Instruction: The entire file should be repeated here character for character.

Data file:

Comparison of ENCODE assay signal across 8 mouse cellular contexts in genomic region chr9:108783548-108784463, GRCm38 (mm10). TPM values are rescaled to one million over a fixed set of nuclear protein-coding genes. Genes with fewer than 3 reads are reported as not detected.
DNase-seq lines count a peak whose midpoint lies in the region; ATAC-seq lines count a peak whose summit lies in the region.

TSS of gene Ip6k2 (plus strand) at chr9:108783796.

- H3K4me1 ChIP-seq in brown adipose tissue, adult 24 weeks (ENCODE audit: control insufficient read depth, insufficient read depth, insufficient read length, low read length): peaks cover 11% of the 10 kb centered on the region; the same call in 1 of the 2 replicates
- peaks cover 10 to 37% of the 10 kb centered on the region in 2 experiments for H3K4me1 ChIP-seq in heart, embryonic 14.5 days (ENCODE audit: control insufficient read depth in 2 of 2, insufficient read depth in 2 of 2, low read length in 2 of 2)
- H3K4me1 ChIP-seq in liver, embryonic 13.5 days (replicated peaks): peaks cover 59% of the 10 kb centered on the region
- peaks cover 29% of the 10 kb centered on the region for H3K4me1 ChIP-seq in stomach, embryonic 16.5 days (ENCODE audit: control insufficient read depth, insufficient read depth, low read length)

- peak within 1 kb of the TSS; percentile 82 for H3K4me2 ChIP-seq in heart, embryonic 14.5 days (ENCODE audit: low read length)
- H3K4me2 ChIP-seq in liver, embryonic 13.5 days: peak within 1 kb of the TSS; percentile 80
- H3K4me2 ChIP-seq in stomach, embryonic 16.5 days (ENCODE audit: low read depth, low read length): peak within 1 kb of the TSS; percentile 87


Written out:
Comparison of ENCODE assay signal across 8 mouse cellular contexts in genomic region chr9:108783548-108784463, GRCm38 (mm10). TPM values are rescaled to one million over a fixed set of nuclear protein-coding genes. Genes with fewer than 3 reads are reported as not detected.
DNase-seq lines count a peak whose midpoint lies in the region; ATAC-seq lines count a peak whose summit lies in the region.

TSS of gene Ip6k2 (plus strand) at chr9:108783796.

- H3K4me1 ChIP-seq in brown adipose tissue, adult 24 weeks (ENCODE audit: control insufficient read depth, insufficient read depth, insufficient read length, low read length): peaks cover 11% of the 10 kb centered on the region; the same call in 1 of the 2 replicates
- peaks cover 10 to 37% of the 10 kb centered on the region in 2 experiments for H3K4me1 ChIP-seq in heart, embryonic 14.5 days (ENCODE audit: control insufficient read depth in 2 of 2, insufficient read depth in 2 of 2, low read length in 2 of 2)
- H3K4me1 ChIP-seq in liver, embryonic 13.5 days (replicated peaks): peaks cover 59% of the 10 kb centered on the region
- peaks cover 29% of the 10 kb centered on the region for H3K4me1 ChIP-seq in stomach, embryonic 16.5 days (ENCODE audit: control insufficient read depth, insufficient read depth, low read length)

- peak within 1 kb of the TSS; percentile 82 for H3K4me2 ChIP-seq in heart, embryonic 14.5 days (ENCODE audit: low read length)
- H3K4me2 ChIP-seq in liver, embryonic 13.5 days: peak within 1 kb of the TSS; percentile 80
- H3K4me2 ChIP-seq in stomach, embryonic 16.5 days (ENCODE audit: low read depth, low read length): peak within 1 kb of the TSS; percentile 87